– Ram Das, Deputy Country Director, Humanitarian Response of CARE Bangladesh

"The population density in the camps, inadequate knowledge about prevention and limited access to medical facilities make the refugees especially vulnerable to COVID-19, this reported case may be a first but the risk of a quick spread of infections is high. Our staff members have worked with community volunteers to educate the Rohingya on appropriate preventative measures including social distancing, avoiding gatherings, staying at home, wearing a mask outside their houses and washing hands regularly. These measures need to be reinforced for all and coordination with community leaders and within women groups in the camps to encourage adherence will be critical. We have already established temporary isolation rooms in each of the three camps we manage. We plan to work with government authorities to scale up isolation services. It is extremely important to develop referral services and increased collaboration with government health services will help save lives. The Bangladesh government has been extremely supportive and has committed a significant part of its national resources in ensuring the well-being of the Rohingya. We urge the international community to provide more resources in financing, in kind and other ways to the Bangladesh Government and its UN and civil society partners. More support to Bangladesh who is generously hosting Rohingya refugees is urgently needed in order to step up services for both refugees and local communities at this critical stage of COVID-19 spread."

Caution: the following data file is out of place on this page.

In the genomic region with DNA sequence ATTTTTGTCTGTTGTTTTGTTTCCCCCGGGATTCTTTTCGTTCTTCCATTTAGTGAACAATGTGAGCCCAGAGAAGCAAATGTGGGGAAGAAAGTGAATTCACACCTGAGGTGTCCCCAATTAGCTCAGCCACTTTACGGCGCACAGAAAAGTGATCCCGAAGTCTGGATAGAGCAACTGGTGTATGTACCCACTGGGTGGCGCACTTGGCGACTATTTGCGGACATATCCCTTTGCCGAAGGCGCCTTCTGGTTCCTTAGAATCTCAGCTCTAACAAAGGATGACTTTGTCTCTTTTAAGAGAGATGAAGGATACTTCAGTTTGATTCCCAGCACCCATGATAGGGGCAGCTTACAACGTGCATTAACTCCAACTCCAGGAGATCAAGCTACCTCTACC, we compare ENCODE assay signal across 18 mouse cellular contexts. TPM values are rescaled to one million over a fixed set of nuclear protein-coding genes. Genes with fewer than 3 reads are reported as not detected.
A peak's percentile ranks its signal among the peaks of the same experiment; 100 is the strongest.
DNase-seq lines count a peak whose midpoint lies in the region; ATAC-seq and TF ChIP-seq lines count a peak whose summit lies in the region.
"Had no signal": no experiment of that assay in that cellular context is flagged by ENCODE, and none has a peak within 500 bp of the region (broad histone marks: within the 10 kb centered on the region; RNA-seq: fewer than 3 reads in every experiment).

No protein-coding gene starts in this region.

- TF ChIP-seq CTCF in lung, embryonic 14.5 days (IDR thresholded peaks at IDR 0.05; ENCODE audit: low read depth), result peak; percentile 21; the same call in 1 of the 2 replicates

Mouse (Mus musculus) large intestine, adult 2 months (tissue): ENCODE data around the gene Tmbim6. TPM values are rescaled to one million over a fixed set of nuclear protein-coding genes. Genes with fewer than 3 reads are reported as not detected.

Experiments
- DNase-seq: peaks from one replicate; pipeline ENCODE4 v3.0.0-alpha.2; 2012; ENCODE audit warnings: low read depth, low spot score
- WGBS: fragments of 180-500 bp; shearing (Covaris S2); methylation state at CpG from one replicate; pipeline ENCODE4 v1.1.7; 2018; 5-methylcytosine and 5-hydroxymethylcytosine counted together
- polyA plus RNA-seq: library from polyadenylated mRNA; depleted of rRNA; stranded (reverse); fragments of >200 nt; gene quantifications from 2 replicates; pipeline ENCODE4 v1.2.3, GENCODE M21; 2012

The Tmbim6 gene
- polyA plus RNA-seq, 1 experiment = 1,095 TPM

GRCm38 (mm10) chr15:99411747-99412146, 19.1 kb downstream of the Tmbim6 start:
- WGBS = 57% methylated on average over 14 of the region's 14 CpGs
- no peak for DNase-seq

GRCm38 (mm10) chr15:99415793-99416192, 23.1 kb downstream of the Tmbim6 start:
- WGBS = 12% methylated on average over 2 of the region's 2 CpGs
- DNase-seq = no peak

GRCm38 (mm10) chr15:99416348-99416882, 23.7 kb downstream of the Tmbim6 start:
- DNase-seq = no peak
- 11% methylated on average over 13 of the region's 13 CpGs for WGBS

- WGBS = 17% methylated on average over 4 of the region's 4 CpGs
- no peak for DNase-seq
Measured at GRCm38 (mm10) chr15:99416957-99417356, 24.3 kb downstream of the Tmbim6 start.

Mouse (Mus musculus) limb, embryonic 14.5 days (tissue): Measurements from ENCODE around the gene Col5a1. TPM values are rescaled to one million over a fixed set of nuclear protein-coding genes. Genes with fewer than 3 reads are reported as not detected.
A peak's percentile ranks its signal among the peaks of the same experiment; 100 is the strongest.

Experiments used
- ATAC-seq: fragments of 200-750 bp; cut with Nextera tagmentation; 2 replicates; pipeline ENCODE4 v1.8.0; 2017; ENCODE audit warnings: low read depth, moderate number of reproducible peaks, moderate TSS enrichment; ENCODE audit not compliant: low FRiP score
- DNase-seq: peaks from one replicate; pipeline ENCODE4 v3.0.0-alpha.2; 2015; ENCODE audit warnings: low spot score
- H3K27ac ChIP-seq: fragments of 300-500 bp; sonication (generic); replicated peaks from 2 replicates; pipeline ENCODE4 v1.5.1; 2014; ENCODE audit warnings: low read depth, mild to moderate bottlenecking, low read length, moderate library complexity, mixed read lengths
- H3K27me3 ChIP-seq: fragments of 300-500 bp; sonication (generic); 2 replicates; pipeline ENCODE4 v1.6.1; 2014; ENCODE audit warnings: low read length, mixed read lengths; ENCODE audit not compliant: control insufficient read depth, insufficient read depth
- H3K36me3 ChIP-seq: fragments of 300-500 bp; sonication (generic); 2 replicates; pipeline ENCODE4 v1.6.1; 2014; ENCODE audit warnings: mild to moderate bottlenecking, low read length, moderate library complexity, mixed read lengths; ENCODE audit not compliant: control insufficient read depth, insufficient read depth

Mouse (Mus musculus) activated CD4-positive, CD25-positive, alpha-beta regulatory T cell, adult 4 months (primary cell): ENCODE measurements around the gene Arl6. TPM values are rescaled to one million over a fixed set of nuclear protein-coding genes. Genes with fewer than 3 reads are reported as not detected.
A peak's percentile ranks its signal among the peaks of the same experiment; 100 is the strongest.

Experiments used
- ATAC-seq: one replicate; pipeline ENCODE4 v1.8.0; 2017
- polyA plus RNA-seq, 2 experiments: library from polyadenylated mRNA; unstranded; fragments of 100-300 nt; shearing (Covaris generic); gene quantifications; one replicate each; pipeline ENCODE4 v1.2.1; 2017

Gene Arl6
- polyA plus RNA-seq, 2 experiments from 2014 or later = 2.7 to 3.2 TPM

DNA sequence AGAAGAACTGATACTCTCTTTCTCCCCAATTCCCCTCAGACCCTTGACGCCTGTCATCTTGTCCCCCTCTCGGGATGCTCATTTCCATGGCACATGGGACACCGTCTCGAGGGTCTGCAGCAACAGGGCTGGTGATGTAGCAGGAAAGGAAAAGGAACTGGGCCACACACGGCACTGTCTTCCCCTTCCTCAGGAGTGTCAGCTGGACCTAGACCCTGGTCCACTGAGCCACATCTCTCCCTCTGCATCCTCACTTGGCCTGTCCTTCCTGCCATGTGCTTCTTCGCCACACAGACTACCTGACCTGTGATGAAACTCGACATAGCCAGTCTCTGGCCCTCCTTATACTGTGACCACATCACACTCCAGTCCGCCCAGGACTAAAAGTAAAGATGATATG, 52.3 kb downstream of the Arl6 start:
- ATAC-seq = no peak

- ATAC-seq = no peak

– Walter Mwasaa, Interim Country Director of CARE Bangladesh

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CARE has spokespeople available. For media inquiries, please contact:

Lama Alsafi
media@care.ca | 613-228-5641


About CARE Canada:

Founded in 1945 with the creation of the CARE Package®, CARE develops solutions alongside women and girls in developing countries to lift themselves, their families, and their communities out of poverty and out of crisis. CARE stands with women and girls around the world in economic empowerment. We bring women, girls, and their communities together to challenge inequality while facing issues like food insecurity, climate change, and emergency relief in times of crisis or disaster. CARE works in 100 countries around the world.

To learn more about CARE Canada, visit www.care.ca

First COVID-19 case in Rohingya camp could potentially lead to an unprecedented humanitarian disaster, warns CARE

"Our key priority for now is to support women and children, who are sleeping in open spaces"

CITY, DD MONTH YEAR – CARE International’s emergency responders have scaled up efforts to support affected communities with life-saving assistance in the hard-hit province of Cabo Delgado in Mozambique.

Thousands of families have had their houses and livelihoods destroyed by Cyclone Kenneth induced floods and are in dire need of food and shelter.

Daw Mohamed, humanitarian director for CARE International said:

“In collaboration with our partners, we have already released a stock of about 1,300 tarpaulins that were distributed to the families in need. CARE is also bringing in more supplies including family kits, tents, and hygiene supplies to ensure that the affected have the basics to survive.